I think the Jaguars would be the team most likely to trade out of the first overall pick, if only because this draft doesn’t really fit their needs. They’re not going to draft one of the two quarterbacks. They’re set at wideout, which leaves Cooper off the table. They’re probably not ready to move disappointing second-year player Luke Joeckel from left tackle, which would remove the draft’s top offensive linemen from consideration. That mostly leaves talent along the defensive line, like Nebraska’s Randy Gregory and USC’s athletic lineman Leonard Williams, but Jacksonville is weakest at linebacker and in the secondary, and wants badly for depth at virtually all positions. They could fall in love with a given player, as they have with Joeckel and Bortles over the past two seasons, but they would have the most logical case for trading down.
Oakland may very well have sapped its chances of ending up with a premium lineman like Williams or a dynamite playmaker like Cooper. Should the Raiders have tried to lose?
The tougher question, to be honest, is whether it’s even possible to lose on purpose to procure a high draft pick in the NFL. Tanking is all the rage in the NBA and comes up as a viable strategy in baseball and hockey, but I’m not really sure it works quite as effectively in professional football. NFL games are subject to more variance than NBA games by virtue of the relative lack of possessions. A typical NFL game might give a team 12 possessions and 65 plays to exert its lack of dominance, while an NBA game typically sees about 95 possessions per team.
Even more notably, the NFL’s small schedule creates far more randomness than in any other major American sport. A team’s true talent level is far more likely to exhibit itself over a longer season because there are simply more chances for that talent to perform. The Arizona Diamondbacks were the worst team in baseball last year, finishing 64-98. However, they had several 16-game stretches when the fates aligned and they somehow managed to go 9-7. The worst team in baseball looked like an above-average team in that small sample. In baseball, that’s a streak. In football, that’s a season.
In football, even if you have a team that’s designed to lose, you might still get “lucky” and somehow manage to come away with wins. We can prove that a different way. Pretend for a moment that we have three teams with a totally defined true talent level. We know that, over an infinite amount of games, Team Awful will win 25 percent of its contests, equivalent to a 4-12 team in football, a 40-122 team in baseball, and a 20-62 team in basketball. Team Bland wins 45 percent of its games, leaving it around 7-9, and Team Successful will win 65 percent of its games, roughly making it a 10-6 team.
Typically, Team Successful will win more games than Team Awful or Team Bland. That’s obvious. But how often will we get fooled and see a season in which Team Successful or Team Bland finishes with a worse record than Team Awful? And how much more likely is that to happen in football than baseball or basketball? Again, we can turn to a Monte Carlo sim. We’ll do 5,000 simulations of each team’s season in each sport and see how likely the trick is to occur:4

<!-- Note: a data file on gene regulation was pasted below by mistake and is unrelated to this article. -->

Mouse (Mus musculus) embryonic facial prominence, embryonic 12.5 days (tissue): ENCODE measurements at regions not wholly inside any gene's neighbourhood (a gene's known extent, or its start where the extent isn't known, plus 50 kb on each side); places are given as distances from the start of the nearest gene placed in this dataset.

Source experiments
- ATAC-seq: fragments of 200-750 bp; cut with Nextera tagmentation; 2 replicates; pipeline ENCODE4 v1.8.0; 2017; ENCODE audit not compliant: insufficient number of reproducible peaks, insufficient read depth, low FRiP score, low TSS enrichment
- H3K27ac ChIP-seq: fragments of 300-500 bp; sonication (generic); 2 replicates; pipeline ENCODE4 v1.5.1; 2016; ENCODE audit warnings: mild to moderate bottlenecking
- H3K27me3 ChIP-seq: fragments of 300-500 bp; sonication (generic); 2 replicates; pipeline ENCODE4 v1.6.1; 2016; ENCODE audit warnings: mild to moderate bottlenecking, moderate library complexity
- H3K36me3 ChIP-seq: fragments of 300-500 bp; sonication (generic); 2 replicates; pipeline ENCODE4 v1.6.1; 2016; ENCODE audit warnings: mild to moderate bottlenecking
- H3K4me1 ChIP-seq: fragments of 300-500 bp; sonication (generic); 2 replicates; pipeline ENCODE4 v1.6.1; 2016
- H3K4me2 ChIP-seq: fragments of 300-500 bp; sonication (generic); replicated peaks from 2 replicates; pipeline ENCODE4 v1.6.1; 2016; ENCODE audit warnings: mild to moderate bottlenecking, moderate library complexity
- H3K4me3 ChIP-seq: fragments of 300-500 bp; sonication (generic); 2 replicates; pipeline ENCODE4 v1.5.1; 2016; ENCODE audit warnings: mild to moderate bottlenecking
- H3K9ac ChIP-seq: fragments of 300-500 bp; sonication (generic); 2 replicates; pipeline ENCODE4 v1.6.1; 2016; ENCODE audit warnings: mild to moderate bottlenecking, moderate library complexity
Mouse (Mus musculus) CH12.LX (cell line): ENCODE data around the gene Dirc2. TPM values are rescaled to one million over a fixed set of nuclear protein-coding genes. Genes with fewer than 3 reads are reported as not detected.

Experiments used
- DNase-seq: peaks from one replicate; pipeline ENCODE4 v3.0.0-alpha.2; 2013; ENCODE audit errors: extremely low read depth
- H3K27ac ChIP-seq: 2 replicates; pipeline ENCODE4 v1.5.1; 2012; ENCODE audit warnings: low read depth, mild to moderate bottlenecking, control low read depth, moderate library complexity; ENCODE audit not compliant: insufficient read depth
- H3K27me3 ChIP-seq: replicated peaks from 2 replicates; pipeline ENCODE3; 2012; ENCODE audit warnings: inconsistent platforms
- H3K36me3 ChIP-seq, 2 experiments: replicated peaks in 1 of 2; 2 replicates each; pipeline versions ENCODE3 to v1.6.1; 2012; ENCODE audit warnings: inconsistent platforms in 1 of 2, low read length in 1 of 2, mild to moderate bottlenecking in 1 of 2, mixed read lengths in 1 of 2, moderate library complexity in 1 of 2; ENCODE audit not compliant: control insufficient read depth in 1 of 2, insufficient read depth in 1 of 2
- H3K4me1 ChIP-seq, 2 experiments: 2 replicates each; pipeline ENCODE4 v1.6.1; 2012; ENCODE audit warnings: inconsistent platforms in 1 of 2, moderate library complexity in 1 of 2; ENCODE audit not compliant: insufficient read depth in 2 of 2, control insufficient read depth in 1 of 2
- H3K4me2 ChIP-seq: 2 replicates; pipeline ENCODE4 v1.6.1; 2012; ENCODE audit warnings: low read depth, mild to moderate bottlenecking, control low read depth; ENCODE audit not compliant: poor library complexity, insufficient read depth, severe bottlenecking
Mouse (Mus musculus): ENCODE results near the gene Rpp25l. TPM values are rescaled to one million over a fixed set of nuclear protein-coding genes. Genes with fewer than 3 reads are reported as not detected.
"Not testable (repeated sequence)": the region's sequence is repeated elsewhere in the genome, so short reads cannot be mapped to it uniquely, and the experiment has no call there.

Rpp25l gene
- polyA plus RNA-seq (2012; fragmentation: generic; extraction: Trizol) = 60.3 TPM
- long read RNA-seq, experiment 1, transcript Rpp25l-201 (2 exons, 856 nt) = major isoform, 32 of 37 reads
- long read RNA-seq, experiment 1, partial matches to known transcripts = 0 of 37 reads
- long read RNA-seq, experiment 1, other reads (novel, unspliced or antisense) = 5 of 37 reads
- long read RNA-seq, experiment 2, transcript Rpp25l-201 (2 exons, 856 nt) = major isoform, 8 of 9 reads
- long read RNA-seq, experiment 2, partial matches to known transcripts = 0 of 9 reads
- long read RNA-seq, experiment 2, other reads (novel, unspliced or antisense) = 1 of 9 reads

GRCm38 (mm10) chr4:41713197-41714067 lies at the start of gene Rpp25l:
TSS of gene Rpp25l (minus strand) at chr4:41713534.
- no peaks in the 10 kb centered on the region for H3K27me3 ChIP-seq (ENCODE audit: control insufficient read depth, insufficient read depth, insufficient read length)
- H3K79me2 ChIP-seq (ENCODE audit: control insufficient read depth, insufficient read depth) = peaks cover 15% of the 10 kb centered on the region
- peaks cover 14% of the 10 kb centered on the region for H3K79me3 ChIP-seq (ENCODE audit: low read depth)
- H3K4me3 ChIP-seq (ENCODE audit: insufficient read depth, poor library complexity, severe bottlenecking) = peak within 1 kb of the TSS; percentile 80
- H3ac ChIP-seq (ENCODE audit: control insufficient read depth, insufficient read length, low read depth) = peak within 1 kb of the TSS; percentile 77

We’re counting two-way ties as a half-instance and three-way ties as a third of an instance for all three teams.
In baseball, the cream rises to the top and the chaff falls by the wayside almost every time. There was just one simulation in 5,000 when even the mediocre Bland Team managed to trick us into thinking it was the worst team in the sport. In the NBA sample, over about half as many games, the mediocre team fooled you into thinking it was the worst in basketball in 16 of the 5,000 samples.
In the NFL, though, variance can swamp everything. Even a truly great team, the team that would typically post a .650 winning percentage, would finish with an even or worse record than the awful .250 team 23 times in 5,000 simulations. The difference between an awful team and a bland team, which was made very clear over an 82-game sample, was nowhere near as clear in the 16-game season; 12 percent of the time, just by chance, the nearly average team was worse than the awful team.
That’s why it’s difficult to tank in the NFL, and why I can’t be mad at the Raiders for winning. They weren’t planning on being awful this year, especially given how much they invested in veteran free agents in the hopes of building at least a competent pair of lines on offense and defense. Even if they had just turned things over to replacement-level talents up and down the roster, there was still a decent chance that a team that was really trying would actually end up looking worse. The Raiders deserve their plaudits, even if it may have cost them their shot at the first overall pick.
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The Power of the Red Flag
Elsewhere, a pair of successful challenges helped change the course of the playoff picture on Sunday. The two successful challengers didn’t win the game specifically because of their challenges, but it helped each make huge strides during wins that solidified their possibly shaky playoff positions. The two losers, undoubtedly feeling like they’ve been done wrong, are very likely out of the playoff race. And it’s unclear whether at least one of the challenges should have actually resulted in an overturned call.
You’ve likely already seen and heard about the more notable challenge. Bruce Arians seemed downright desperate in Arizona when he challenged that Travis Kelce’s long catch and run near the Arizona red zone had ended with Kelce fumbling before a clear recovery by the Cardinals. The Twitter reaction to the challenge was mostly mockery; Arians had used what would have been his last timeout to challenge a play during which Kelce had basically done a forward roll onto his back before the ball bounced away from him. There was no hint from the commentators5 or reaction from the players that a fumble had occurred.